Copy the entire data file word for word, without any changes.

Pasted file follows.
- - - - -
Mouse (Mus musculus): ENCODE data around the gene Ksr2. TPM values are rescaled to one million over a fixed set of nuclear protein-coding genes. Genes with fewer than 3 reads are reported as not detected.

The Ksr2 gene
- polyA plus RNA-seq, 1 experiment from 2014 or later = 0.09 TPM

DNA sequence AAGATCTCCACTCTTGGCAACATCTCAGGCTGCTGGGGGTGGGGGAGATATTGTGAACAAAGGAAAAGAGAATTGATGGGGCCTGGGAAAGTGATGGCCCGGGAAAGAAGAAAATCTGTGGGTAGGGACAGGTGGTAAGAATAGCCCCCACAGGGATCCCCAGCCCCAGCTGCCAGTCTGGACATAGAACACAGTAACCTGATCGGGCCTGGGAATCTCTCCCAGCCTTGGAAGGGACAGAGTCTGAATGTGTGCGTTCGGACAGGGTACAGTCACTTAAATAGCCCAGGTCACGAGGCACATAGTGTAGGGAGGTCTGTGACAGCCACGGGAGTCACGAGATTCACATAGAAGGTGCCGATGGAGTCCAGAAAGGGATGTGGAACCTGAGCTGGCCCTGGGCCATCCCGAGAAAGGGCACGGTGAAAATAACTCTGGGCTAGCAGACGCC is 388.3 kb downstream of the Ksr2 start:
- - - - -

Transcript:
Mouse (Mus musculus): ENCODE data around the gene Ksr2. TPM values are rescaled to one million over a fixed set of nuclear protein-coding genes. Genes with fewer than 3 reads are reported as not detected.

The Ksr2 gene
- polyA plus RNA-seq, 1 experiment from 2014 or later = 0.09 TPM

DNA sequence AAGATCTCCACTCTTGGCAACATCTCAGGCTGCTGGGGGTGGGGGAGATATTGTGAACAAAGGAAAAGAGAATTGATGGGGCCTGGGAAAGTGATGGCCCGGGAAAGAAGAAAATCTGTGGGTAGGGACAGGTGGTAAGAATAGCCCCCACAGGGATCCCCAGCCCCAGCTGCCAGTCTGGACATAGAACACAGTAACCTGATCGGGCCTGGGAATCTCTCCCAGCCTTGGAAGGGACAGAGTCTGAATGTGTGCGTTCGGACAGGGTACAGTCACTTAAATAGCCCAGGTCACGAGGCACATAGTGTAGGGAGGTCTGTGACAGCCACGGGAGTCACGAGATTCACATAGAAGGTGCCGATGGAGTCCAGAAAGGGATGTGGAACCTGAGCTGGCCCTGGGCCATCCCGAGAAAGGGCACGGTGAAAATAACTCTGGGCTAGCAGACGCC is 388.3 kb downstream of the Ksr2 start: